I was waffling between four & five stars for this one, but the last three chapters – which should not have worked at all, given the condition of the viewpoint character at this plot juncture! – pushed it over the line for me. Five stars, solid. If you like Mary Renault (especially The Persian Boy) or well-researched fiction about the Classical world in general, you’ll probably find this one well worth your time.




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RavenwoodRavenwood by Nathan Lowell

My rating: 4 of 5 stars


A highly entertaining Podiobook fantasy from the author of the "Share" SF series (and, yes, I've listened to all of those, too). I'm not sure how well Lowell's storytelling translates to print -- but on audio, he makes treadmill sessions & household chore time fly by.

Ravenwood is a pagan-themed tale featuring a rarity in in most fantasy: a woman protagonist over fifty (or at least close to it!). Tanith Fairport is a healer and long-time student of herb lore, on the road to improve her knowledge & escape an abusive past. When she stops to help a sick woman in a small, new village, she expects to be on her way by morning -- but fate (or perhaps the All-Mother) has a different plan for her.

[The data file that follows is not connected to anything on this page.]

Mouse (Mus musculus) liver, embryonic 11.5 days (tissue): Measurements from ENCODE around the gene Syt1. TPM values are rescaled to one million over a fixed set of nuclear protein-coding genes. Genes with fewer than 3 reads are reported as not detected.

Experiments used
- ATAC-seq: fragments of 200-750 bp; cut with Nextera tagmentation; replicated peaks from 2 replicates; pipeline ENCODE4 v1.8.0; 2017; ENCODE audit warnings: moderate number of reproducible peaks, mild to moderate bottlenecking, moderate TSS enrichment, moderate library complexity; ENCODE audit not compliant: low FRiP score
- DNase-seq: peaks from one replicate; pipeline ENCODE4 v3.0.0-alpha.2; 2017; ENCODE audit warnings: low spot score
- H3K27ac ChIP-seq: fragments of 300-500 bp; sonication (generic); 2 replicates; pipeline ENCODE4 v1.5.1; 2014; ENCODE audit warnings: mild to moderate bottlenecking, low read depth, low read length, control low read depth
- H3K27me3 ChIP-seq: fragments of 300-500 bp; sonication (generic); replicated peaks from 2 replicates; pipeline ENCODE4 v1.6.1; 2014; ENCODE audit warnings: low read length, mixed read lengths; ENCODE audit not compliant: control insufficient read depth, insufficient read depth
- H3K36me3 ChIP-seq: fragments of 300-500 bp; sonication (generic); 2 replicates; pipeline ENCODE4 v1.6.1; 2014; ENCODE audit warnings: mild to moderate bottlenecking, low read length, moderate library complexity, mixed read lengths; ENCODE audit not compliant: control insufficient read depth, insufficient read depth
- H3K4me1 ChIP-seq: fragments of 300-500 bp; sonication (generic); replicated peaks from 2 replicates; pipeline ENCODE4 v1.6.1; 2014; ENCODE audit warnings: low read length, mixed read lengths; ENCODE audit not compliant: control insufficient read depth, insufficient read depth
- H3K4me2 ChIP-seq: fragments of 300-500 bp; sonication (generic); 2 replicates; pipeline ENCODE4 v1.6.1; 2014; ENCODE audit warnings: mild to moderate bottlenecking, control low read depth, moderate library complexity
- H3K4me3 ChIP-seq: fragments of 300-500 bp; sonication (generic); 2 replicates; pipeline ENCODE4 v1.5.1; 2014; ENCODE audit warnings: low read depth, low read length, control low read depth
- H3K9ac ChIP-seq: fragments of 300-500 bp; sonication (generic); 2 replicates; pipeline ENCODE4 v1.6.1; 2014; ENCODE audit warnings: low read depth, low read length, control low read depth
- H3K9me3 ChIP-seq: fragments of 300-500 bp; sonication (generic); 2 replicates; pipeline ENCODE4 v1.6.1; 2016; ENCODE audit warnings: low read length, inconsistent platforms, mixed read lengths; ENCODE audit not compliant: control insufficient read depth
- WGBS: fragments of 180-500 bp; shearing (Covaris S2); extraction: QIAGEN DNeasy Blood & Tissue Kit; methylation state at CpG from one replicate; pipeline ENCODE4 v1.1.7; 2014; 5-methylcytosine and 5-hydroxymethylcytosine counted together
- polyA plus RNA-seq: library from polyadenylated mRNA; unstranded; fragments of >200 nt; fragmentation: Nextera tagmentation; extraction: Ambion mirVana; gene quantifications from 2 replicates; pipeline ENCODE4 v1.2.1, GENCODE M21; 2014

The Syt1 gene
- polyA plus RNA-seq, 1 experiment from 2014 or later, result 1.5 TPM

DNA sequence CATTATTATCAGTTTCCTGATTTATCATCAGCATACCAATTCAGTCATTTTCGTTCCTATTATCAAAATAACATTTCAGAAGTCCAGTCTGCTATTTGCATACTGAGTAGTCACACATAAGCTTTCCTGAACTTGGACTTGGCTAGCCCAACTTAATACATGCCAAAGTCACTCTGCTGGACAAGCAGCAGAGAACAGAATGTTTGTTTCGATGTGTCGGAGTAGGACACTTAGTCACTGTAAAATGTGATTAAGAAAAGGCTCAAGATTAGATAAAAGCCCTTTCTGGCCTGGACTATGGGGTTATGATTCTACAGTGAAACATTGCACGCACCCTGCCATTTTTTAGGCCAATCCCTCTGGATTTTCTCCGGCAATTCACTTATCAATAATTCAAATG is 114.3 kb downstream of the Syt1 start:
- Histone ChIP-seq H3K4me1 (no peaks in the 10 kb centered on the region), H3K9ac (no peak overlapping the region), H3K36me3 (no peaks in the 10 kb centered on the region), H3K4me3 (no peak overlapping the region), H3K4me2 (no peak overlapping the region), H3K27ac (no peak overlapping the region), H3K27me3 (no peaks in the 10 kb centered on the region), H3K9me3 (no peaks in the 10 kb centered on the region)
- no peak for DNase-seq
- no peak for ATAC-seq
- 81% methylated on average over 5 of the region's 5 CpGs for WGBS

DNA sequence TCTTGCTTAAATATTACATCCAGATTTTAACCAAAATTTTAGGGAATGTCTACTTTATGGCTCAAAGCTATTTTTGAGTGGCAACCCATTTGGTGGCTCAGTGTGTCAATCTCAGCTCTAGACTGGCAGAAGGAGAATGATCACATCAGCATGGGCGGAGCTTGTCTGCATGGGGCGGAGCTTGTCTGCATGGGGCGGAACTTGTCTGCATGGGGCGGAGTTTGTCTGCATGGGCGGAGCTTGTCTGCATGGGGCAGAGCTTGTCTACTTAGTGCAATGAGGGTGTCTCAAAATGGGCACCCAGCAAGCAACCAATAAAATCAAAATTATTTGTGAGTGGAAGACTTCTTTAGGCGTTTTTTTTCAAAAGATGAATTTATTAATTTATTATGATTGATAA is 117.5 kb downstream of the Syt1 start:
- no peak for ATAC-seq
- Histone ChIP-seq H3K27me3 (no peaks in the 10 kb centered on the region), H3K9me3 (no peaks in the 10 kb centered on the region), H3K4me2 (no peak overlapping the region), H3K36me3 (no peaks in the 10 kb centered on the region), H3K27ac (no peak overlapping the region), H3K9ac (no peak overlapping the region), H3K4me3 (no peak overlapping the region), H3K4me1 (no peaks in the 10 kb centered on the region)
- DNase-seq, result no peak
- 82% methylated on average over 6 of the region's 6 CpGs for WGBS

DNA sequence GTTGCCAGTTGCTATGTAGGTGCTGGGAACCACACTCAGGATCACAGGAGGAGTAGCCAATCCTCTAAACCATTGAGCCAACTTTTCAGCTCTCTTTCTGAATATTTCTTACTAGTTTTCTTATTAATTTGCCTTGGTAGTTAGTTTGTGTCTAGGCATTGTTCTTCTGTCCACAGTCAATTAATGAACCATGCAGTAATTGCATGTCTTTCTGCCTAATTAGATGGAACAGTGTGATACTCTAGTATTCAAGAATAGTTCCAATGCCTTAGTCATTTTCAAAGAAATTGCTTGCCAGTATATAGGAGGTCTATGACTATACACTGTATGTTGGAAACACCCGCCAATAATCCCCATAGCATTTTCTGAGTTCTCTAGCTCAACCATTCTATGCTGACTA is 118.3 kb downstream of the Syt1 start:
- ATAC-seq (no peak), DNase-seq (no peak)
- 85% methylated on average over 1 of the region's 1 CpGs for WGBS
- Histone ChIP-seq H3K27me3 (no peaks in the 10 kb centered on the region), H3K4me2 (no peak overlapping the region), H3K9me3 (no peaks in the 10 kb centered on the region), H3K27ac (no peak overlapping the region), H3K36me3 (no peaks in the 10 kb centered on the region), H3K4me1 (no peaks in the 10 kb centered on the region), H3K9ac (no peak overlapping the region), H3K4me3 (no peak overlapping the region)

What follows is a detailed, character-rich account of Tanith's next few months in the village (later named Ravenwood, for spoiler reasons), helping its mostly young inhabitants get themselves established. Bandits, business problems, & her own discovery of herself as more than a simple healer keep the plot humming along, though I wouldn't call this a tale of high adventure. Rather, it's a story of personal growth with a fascinating, somewhat magical setting.